Hamtramck City Council Bans Pride Flags 

Jason A. Michael

The Hamtramck City Council voted unanimously June 13 to ban Pride flags from flying on city property, citing the need to protect the religious freedoms of its residents. The city, which is about 50 percent Muslim according to the Detroit Free Press, has a history of bowing to Muslim sensibilities. Earlier this year, the all-Muslim council voted in favor of allowing the religious sacrifice of animals on private property.

"You guys are the ones making problems," Mayor Pro Tem Mohammed Hassan, who introduced the resolution, told those in the crowd who spoke in favor of flying the Pride flag. "Please don't threaten us.” Hassan reminded the crowd he was “the elected official” and was “working for the people, what the majority of the people like.”

Oscar N. Renautt is a member of Ferndale’s LGBTQ Forum on Facebook.

“Religion is used again as an excuse to deny the importance of LGBTQ+ quest for acceptance,” Renautt posted on the Forum’s page. “Asking for sensitivity while being insensitive to others is a contradiction.” When a city is displaying the Pride flag, Renault added, “it’s reaffirming the allyship, safe spaces, community and togetherness. The opposite means just that, the opposition.”

Back at the meeting, Councilman Nayeem Choudhury said that the queer community is not unwelcome in Hamtramck, but that the council vote is to “respect the religious rights of our citizens. … Why do you have to have the flag shown on government property to be represented? You’re already represented. We already know who you are.”

Facebook user Michael Freeman called for a boycott of Hamtramck following the homophobic vote. “Elected officials need to recognize that their service is to represent and advocate for all residents and it is not about their enforcing their own opinion on those they serve.”

State Rep. Mike McFall shared an official statement from the LGBTQ+ Legislative Caucus on the Hamtramck situation.

"Leaders who seek to stifle or deny Michigan's essential diversity cannot erase the reality that LGBTQ+ people exist in every city, town, and village across our state – and we're not going anywhere,” the statement read. “As Michigan's LGBTQ+ lawmakers, we stand in solidarity with Hamtramck's LGBTQ+ community and condemn the council's divisive and sad resolution that only serves to divide and polarize this strong and unique community."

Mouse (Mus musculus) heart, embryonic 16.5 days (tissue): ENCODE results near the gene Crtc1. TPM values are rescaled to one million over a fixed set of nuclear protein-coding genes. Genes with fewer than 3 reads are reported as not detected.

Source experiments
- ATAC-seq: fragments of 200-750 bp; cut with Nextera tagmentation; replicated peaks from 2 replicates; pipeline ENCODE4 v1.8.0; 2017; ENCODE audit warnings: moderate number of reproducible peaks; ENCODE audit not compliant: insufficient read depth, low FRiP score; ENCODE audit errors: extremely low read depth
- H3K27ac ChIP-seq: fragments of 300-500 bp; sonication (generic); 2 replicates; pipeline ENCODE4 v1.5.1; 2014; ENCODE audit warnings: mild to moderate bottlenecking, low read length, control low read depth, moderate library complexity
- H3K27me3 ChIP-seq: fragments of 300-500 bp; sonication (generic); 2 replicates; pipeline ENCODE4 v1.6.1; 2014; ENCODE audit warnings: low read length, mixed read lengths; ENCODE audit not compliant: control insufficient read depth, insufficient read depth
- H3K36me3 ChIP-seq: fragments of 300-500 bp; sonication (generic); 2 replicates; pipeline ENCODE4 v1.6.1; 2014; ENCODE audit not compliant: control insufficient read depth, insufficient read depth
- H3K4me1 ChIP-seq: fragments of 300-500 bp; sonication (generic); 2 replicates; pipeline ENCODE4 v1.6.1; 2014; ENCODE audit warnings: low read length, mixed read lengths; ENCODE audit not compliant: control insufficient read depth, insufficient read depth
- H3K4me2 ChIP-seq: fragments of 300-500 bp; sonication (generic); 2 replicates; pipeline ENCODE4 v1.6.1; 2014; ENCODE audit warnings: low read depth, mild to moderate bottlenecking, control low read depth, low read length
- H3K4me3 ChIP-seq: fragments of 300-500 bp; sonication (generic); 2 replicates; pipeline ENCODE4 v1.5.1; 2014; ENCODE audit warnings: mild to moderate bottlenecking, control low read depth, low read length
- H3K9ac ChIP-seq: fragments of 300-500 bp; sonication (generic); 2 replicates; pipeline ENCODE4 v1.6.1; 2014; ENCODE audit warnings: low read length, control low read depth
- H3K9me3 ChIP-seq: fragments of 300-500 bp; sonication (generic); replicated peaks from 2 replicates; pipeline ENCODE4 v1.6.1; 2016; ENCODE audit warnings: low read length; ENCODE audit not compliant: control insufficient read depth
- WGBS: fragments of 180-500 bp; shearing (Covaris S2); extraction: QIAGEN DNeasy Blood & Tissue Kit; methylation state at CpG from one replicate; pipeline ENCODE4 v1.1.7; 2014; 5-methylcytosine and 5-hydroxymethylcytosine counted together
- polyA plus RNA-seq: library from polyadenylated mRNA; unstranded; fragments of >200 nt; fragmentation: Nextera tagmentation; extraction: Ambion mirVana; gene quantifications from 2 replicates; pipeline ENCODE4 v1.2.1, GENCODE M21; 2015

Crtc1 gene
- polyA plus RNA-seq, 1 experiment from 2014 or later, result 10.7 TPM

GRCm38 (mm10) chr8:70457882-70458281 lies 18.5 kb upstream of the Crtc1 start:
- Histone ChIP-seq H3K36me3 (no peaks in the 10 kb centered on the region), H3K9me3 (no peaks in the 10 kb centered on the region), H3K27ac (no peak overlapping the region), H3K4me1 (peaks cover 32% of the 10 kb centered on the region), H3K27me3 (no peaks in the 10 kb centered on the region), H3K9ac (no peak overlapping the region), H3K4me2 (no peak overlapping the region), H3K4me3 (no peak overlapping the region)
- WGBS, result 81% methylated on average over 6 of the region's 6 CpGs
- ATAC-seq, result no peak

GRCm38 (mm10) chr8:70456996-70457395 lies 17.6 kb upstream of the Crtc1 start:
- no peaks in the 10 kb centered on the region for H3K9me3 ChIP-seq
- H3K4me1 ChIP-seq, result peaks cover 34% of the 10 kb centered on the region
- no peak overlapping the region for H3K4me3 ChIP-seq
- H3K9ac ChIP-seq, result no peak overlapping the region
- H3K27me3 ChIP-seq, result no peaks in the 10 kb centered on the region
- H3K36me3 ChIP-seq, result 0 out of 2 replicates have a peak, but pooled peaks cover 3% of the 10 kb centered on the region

State Senator Stephanie Chang also spoke out on the issue in a post she wrote to Hamtramck LGBTQ+ community members and their families.

“Please know that you have many allies throughout the city and state, and that includes me as your state senator,” the post said in part. “You are loved, you are welcome, and you are valued.”

Chang, who said she always displays a Pride flag in her office, posted that Hamtramck residents “of diverse backgrounds have lived side by side providing support and community to one another. During this time when hate crimes and attacks on LGBTQ+ folks are on the rise, it is critical that we build communities where every person’s humanity is respected.”

Erin Knott of Equality Michigan said the decision not to fly the Pride flag in Hamtramck was a narrow minded one. “The council is making a hurtful statement by saying, ‘We’re not going to fly a symbol of diversity and inclusion.’ That’s the message they’re sending.”

Knott added that the Hamtramck situation is not unique.

“Make no mistake, extremist groups want to roll back LGBTQ+ rights, and they’re starting with banning the rainbow pride flag,” said Knott. “It’s alarming and disappointing that municipalities and school districts across Michigan are taking measures to prohibit displays of rainbow Pride on public property and in classrooms.”


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